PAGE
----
Oil is thicker than water: What to expect from Putin-Modi trade talks

During the talks in Moscow, New Delhi is expected to negotiate for higher discounts on purchasing Russian resources

By Manish Vaid, junior fellow, Observer Research Foundation, with research interests in strategic energy insights and green transitions

Russia’s President Vladimir Putin (L) and India’s Prime Minister Narendra Modi (C) visit the shipyard Zvezda outside the far-eastern Russian port of Vladivostok on September 4, 2019, ahead of the start of the Eastern Economic Forum hosted by Russia. ©  Mikhail Klimentyev / Sputnik / AFP

Against a backdrop of intricate geopolitical dynamics, India’s unwavering commitment to strong ties with Russia has become evident during Indian Prime Minister’s Narendra Modi visit to Moscow. Despite Western pressure, New Delhi has consistently nurtured economic and defense partnerships with Moscow, with a particular focus on the oil sector in the recent past. 

India boldly continued purchasing discounted Russian crude oil after the Ukraine conflict escalated in 2022, despite open criticism from New Delhi’s Western partners. This has contributed significantly to increasing their bilateral trade. During the fiscal year 2023-24 (FY24), bilateral trade reached an all-time high of $65.7 billion, largely attributed to imports of crude oil, coal, and fertilizers. This represents a substantial 33% increase compared to the previous year, underscoring the resilience and strength of the India-Russia partnership. This is also double the $30 billion target earlier set by the two leaders to be achieved in bilateral trade by 2025.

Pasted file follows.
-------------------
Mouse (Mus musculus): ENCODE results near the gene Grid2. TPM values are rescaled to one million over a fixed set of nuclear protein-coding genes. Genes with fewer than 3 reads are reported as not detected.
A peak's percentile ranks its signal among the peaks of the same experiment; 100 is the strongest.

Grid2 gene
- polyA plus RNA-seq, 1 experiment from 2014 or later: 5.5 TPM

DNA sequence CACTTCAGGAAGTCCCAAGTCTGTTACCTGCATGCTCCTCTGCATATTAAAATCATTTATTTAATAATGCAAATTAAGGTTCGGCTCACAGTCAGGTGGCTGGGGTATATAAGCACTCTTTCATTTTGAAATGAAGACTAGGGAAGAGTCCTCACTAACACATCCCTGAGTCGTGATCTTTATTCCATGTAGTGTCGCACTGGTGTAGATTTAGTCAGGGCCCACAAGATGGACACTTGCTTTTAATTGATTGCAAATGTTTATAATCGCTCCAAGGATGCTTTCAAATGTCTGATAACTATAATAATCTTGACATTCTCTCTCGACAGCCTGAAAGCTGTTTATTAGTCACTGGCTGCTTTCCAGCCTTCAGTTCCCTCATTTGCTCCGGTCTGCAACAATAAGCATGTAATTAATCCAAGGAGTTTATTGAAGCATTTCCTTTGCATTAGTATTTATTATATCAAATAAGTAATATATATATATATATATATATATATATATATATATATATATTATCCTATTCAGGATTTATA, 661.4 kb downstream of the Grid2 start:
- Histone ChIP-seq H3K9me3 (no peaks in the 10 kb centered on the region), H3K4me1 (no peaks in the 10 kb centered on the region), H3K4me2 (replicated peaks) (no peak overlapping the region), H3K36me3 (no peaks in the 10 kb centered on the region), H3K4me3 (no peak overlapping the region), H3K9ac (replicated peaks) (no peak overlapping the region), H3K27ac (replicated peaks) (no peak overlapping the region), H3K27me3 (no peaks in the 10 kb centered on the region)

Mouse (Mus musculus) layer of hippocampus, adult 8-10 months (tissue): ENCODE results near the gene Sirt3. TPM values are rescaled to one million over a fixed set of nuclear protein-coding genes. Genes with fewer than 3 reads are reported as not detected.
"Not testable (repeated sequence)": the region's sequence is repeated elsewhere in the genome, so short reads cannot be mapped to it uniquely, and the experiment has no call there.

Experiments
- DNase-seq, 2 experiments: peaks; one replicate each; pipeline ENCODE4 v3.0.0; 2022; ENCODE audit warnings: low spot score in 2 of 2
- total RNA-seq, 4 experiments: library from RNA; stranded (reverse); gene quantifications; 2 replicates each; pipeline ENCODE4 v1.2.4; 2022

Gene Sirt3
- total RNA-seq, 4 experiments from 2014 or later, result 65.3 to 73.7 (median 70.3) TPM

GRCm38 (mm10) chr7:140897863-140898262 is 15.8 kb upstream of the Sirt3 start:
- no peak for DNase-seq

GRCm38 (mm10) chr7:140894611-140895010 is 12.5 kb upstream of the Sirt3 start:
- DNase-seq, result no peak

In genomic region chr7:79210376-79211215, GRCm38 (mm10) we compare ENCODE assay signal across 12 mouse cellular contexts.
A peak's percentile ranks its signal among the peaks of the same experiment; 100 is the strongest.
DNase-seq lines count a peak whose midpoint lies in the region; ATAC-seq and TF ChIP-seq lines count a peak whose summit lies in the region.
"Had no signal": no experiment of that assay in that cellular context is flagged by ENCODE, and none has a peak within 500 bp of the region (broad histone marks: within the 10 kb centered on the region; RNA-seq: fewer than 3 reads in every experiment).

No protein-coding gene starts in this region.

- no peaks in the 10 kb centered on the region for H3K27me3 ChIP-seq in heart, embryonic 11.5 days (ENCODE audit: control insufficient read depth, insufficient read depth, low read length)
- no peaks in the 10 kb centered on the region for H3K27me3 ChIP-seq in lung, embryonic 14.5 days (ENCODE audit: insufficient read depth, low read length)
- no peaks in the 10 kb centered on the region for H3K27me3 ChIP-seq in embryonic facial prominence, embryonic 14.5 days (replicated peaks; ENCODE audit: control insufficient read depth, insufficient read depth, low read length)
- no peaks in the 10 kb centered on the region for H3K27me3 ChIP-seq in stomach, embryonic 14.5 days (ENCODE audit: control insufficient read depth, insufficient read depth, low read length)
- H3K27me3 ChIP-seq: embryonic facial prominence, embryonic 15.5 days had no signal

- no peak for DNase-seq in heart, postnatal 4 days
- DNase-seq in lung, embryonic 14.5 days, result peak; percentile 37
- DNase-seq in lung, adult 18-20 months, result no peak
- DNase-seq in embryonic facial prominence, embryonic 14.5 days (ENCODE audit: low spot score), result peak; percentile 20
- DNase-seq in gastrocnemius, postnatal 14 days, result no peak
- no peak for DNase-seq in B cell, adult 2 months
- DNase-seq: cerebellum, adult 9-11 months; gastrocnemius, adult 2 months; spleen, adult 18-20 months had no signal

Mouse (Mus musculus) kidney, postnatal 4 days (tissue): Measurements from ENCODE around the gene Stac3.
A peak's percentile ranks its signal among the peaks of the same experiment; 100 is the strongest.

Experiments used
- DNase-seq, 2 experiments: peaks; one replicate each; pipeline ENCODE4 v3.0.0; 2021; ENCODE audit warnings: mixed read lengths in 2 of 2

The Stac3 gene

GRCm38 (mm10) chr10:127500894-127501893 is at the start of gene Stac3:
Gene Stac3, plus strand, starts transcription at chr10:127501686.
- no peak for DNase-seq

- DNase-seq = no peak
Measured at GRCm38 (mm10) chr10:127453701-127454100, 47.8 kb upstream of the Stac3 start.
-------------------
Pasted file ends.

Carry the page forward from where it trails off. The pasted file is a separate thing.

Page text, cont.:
In June, Indian refiners achieved record imports of Russia’s Urals crude grade, totaling 2.13 million barrels per day (mb/d), the highest since the previous year’s peak, overtaking Saudi Arabia and Iraq. 

India’s strategic reliance on Russian oil not only impacts imports but also influences its exports. Cheaper crude oil from Russia has facilitated India’s value-added petroleum product exports, contributing to a 54.78% increase in exports of petroleum products during April-January FY23. Countries such as Brazil, Israel, the Netherlands, and South Africa have witnessed substantial growth in Indian exports, with petroleum products playing a crucial role.

Read more